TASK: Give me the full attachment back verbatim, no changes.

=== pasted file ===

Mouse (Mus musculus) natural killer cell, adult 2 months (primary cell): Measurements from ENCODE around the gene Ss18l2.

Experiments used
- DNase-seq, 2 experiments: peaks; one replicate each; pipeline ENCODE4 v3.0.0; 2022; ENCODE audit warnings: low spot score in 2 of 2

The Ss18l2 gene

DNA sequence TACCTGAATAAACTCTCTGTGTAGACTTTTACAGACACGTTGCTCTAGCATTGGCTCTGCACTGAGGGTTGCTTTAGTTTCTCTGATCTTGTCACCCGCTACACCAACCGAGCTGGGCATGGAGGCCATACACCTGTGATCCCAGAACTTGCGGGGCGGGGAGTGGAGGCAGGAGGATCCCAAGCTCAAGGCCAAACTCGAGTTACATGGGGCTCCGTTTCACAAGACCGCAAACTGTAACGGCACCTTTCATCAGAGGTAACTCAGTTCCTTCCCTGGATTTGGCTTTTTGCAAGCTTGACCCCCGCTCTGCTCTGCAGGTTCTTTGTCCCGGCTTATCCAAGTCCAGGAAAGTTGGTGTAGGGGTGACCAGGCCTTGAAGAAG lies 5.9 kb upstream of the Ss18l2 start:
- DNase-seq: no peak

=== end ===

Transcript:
Mouse (Mus musculus) natural killer cell, adult 2 months (primary cell): Measurements from ENCODE around the gene Ss18l2.

Experiments used
- DNase-seq, 2 experiments: peaks; one replicate each; pipeline ENCODE4 v3.0.0; 2022; ENCODE audit warnings: low spot score in 2 of 2

The Ss18l2 gene

DNA sequence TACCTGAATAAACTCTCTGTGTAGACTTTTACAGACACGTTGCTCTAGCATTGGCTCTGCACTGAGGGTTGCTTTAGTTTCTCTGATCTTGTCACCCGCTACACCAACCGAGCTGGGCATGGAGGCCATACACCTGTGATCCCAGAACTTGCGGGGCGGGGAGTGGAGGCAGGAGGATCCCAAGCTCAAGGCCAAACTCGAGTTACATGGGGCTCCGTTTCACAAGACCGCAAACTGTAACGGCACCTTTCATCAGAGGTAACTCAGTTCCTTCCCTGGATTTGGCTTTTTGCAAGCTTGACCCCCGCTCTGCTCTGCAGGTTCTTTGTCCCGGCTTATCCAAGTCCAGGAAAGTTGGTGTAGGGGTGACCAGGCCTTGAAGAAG lies 5.9 kb upstream of the Ss18l2 start:
- DNase-seq: no peak